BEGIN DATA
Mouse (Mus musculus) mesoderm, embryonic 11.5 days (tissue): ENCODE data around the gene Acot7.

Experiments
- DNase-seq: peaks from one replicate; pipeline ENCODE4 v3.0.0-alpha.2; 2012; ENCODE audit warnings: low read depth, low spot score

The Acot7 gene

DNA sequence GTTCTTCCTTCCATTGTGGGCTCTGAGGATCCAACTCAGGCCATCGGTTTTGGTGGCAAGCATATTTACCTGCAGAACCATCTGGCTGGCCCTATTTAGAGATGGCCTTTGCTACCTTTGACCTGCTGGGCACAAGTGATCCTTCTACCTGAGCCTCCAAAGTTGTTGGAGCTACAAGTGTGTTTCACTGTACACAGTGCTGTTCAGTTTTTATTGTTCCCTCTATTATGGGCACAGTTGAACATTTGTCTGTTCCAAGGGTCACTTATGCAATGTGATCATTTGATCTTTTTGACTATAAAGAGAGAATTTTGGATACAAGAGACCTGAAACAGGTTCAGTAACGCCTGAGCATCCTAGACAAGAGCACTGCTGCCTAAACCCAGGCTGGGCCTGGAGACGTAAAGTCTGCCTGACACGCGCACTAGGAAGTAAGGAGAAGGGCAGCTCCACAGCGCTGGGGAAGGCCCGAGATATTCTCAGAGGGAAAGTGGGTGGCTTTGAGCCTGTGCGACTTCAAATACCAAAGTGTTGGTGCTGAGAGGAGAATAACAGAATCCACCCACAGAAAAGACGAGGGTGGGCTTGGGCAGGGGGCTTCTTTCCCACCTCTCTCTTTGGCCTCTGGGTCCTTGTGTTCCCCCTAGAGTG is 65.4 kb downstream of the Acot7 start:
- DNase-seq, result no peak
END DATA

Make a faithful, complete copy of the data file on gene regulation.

Mouse (Mus musculus) mesoderm, embryonic 11.5 days (tissue): ENCODE data around the gene Acot7.

Experiments
- DNase-seq: peaks from one replicate; pipeline ENCODE4 v3.0.0-alpha.2; 2012; ENCODE audit warnings: low read depth, low spot score

The Acot7 gene

DNA sequence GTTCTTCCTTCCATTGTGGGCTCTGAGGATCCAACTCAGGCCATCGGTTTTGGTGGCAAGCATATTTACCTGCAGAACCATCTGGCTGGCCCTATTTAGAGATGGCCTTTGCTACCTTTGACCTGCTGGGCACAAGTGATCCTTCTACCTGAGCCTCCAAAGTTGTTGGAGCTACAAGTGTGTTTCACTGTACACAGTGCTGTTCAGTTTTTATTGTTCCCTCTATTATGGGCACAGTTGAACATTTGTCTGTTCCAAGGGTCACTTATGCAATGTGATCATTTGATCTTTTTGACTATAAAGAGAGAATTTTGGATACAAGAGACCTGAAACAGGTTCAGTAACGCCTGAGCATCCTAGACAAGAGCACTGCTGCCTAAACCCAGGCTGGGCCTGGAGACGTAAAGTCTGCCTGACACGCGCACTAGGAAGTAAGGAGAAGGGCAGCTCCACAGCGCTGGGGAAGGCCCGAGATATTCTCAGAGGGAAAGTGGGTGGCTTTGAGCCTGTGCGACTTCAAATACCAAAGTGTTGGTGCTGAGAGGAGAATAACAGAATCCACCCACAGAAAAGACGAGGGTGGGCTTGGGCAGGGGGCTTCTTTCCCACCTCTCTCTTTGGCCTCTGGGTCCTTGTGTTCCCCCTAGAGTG is 65.4 kb downstream of the Acot7 start:
- DNase-seq, result no peak